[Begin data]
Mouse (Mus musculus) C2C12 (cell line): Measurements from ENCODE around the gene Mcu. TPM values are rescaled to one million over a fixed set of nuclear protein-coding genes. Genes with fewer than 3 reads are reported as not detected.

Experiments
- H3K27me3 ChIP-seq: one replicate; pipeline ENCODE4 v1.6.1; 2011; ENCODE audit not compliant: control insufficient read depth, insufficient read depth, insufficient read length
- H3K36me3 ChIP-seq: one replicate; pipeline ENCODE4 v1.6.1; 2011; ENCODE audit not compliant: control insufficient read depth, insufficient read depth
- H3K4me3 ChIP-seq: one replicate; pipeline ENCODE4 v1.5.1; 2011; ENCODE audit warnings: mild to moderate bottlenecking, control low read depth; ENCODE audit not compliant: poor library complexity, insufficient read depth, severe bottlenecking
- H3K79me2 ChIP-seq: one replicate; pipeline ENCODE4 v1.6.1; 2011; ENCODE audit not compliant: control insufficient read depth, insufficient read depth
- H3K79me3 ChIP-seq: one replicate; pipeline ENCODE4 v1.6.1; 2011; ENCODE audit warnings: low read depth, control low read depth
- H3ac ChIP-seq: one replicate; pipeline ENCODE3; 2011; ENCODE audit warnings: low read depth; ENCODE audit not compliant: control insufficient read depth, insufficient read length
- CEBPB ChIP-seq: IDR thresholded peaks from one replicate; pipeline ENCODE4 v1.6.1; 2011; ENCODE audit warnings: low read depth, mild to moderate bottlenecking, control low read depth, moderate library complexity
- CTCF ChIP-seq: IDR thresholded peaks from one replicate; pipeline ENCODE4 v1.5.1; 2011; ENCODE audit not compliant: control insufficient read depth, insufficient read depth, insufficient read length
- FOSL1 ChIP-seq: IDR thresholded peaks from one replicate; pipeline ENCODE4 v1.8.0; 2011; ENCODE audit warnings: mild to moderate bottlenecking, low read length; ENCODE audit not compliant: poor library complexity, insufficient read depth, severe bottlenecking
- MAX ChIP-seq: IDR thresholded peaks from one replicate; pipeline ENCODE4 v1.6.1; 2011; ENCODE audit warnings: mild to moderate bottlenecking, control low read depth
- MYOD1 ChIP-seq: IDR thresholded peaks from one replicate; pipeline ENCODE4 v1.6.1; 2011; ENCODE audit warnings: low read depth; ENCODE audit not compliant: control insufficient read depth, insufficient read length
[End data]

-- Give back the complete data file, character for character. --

Mouse (Mus musculus) C2C12 (cell line): Measurements from ENCODE around the gene Mcu. TPM values are rescaled to one million over a fixed set of nuclear protein-coding genes. Genes with fewer than 3 reads are reported as not detected.

Experiments
- H3K27me3 ChIP-seq: one replicate; pipeline ENCODE4 v1.6.1; 2011; ENCODE audit not compliant: control insufficient read depth, insufficient read depth, insufficient read length
- H3K36me3 ChIP-seq: one replicate; pipeline ENCODE4 v1.6.1; 2011; ENCODE audit not compliant: control insufficient read depth, insufficient read depth
- H3K4me3 ChIP-seq: one replicate; pipeline ENCODE4 v1.5.1; 2011; ENCODE audit warnings: mild to moderate bottlenecking, control low read depth; ENCODE audit not compliant: poor library complexity, insufficient read depth, severe bottlenecking
- H3K79me2 ChIP-seq: one replicate; pipeline ENCODE4 v1.6.1; 2011; ENCODE audit not compliant: control insufficient read depth, insufficient read depth
- H3K79me3 ChIP-seq: one replicate; pipeline ENCODE4 v1.6.1; 2011; ENCODE audit warnings: low read depth, control low read depth
- H3ac ChIP-seq: one replicate; pipeline ENCODE3; 2011; ENCODE audit warnings: low read depth; ENCODE audit not compliant: control insufficient read depth, insufficient read length
- CEBPB ChIP-seq: IDR thresholded peaks from one replicate; pipeline ENCODE4 v1.6.1; 2011; ENCODE audit warnings: low read depth, mild to moderate bottlenecking, control low read depth, moderate library complexity
- CTCF ChIP-seq: IDR thresholded peaks from one replicate; pipeline ENCODE4 v1.5.1; 2011; ENCODE audit not compliant: control insufficient read depth, insufficient read depth, insufficient read length
- FOSL1 ChIP-seq: IDR thresholded peaks from one replicate; pipeline ENCODE4 v1.8.0; 2011; ENCODE audit warnings: mild to moderate bottlenecking, low read length; ENCODE audit not compliant: poor library complexity, insufficient read depth, severe bottlenecking
- MAX ChIP-seq: IDR thresholded peaks from one replicate; pipeline ENCODE4 v1.6.1; 2011; ENCODE audit warnings: mild to moderate bottlenecking, control low read depth
- MYOD1 ChIP-seq: IDR thresholded peaks from one replicate; pipeline ENCODE4 v1.6.1; 2011; ENCODE audit warnings: low read depth; ENCODE audit not compliant: control insufficient read depth, insufficient read length